Voters across the state will head to local polling places Tuesday to decide eight statewide referendum questions, including a proposal to create a publicly owned electric utility.

Some also will get the chance to choose local officeholders or decide whether to invest in new schools or other public projects.

Polling places in most Maine communities will open between 6 a.m. and 8 a.m. Virtually all polling places must close at 8 p.m.

Check your municipality for exact polling times and locations or go to the Maine Secretary of State’s website for information about polling places and the rights of voters.

Watch Tuesday evening for up-to-the minute statewide and local election results as the votes are counted.

A complete voters’ guide to the ballot questions and candidates on Maine ballots can be found at’s comprehensive election page.


Voters will decide mayoral races in Portland, Biddeford, Lewiston and Auburn.

Portland voters also will consider three municipal referendum questions, including one that calls for gender-inclusive and gender-neutral language in the city charter. Another would exempt owners of nine or fewer rental units from meeting the requirements of the city’s rent control ordinance.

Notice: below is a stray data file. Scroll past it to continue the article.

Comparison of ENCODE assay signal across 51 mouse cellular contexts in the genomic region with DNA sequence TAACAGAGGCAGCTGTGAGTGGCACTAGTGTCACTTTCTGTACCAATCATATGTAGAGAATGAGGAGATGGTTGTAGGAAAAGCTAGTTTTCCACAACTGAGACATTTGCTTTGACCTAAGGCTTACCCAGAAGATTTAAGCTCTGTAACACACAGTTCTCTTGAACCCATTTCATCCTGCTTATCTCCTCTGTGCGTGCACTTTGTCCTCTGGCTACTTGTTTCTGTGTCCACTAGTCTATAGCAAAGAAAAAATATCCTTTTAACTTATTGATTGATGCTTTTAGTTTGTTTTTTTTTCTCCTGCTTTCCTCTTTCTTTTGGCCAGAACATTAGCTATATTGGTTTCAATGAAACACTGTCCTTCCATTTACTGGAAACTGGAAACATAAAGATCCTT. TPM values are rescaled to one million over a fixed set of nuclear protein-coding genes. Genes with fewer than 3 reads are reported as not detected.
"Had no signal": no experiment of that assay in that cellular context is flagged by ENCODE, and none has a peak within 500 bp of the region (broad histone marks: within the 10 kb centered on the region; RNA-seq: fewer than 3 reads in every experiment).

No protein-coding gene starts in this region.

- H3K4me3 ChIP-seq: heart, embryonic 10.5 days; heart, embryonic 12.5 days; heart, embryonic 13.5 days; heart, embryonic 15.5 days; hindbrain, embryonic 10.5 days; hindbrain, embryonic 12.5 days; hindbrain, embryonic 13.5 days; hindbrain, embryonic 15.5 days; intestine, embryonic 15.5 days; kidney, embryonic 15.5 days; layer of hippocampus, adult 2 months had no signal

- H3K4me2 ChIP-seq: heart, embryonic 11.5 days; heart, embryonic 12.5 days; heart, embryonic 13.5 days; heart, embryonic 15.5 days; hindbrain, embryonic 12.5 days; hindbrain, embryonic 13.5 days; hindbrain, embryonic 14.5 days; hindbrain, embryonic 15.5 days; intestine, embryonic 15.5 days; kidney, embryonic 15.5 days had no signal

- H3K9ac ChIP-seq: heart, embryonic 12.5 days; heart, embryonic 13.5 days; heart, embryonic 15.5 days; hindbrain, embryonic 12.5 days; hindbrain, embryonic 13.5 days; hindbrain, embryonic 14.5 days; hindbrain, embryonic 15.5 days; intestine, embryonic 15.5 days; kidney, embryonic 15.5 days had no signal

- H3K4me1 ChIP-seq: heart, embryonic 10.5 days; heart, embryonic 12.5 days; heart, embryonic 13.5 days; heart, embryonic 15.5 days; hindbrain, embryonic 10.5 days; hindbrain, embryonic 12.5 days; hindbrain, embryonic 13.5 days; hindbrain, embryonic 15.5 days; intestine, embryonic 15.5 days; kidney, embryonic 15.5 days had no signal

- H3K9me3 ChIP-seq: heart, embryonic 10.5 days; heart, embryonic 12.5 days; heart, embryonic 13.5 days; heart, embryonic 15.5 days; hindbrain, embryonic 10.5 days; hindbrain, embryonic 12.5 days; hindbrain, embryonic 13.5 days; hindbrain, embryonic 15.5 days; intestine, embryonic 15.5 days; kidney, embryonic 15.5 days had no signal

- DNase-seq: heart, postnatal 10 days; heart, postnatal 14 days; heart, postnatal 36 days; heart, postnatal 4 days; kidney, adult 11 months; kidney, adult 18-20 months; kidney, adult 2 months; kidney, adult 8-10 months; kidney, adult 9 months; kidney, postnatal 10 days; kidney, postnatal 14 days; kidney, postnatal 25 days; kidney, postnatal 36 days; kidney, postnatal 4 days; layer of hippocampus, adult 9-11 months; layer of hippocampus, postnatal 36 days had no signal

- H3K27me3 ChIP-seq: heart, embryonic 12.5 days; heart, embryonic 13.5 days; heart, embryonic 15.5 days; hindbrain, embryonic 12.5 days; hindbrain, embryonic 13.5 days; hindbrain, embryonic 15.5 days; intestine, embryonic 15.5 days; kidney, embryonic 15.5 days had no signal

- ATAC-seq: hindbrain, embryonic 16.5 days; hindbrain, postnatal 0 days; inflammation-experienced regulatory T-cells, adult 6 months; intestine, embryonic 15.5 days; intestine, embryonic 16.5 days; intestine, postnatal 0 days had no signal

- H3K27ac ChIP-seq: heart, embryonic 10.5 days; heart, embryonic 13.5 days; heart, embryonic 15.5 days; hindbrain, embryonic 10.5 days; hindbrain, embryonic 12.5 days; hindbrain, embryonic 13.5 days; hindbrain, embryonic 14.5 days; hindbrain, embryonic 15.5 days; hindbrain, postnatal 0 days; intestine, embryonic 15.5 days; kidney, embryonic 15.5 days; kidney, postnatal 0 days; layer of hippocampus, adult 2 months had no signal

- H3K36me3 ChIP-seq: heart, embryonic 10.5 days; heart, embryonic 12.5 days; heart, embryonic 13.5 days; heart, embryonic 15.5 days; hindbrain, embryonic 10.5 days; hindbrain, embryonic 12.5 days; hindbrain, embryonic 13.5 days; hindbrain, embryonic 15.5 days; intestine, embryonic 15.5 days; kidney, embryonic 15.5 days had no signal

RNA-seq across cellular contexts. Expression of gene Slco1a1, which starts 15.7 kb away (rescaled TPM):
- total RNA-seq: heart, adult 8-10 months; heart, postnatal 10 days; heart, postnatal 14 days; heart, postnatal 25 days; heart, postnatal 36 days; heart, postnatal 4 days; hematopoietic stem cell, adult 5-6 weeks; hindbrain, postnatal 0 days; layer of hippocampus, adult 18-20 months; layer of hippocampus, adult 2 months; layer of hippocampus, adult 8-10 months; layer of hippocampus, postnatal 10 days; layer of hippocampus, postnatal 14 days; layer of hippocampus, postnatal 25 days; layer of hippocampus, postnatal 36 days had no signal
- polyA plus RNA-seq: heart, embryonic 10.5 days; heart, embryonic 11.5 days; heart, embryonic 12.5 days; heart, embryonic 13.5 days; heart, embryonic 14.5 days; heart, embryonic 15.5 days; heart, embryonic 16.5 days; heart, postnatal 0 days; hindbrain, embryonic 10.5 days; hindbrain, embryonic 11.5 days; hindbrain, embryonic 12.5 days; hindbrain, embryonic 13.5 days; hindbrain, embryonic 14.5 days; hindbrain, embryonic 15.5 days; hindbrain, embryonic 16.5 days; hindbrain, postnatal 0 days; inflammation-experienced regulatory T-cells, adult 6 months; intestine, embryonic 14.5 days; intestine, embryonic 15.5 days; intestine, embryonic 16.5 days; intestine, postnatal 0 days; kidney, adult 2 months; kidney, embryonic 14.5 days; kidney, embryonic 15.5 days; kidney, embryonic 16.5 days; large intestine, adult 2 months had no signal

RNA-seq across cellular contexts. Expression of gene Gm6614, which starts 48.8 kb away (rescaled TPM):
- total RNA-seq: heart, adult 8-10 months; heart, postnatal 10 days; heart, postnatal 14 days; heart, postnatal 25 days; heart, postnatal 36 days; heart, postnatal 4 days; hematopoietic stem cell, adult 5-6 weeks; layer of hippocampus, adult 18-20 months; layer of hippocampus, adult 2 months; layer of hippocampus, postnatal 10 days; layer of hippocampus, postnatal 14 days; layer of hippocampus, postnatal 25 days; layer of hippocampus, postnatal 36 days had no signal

On the state ballot, passage of Question 1 would require separate voter approval before the state could take on more than $1 billion in debt for certain quasi-governmental entities and all publicly owned electric utilities. It is directly related to question 3.

Question 2 asks voters if they want to prohibit foreign governments and the entities they control or influence from spending money on state and local referendum campaigns in Maine.

Question 3 calls for creating a new publicly owned and controlled utility, to be named Pine Tree Power, by taking over the assets of Central Maine Power Co. and Versant Power.

Question 4 asks whether car and truck manufacturers should be required to provide access to advanced technology and information necessary for owners and independent mechanics to repair increasingly complex vehicles outside dealerships.

Questions 5 through 8 are proposed constitutional amendments. While some are simply language updates, Question 6 would restore original language to printed versions of the state constitution, including a section on historic treaty obligations to Maine’s Indigenous tribes.

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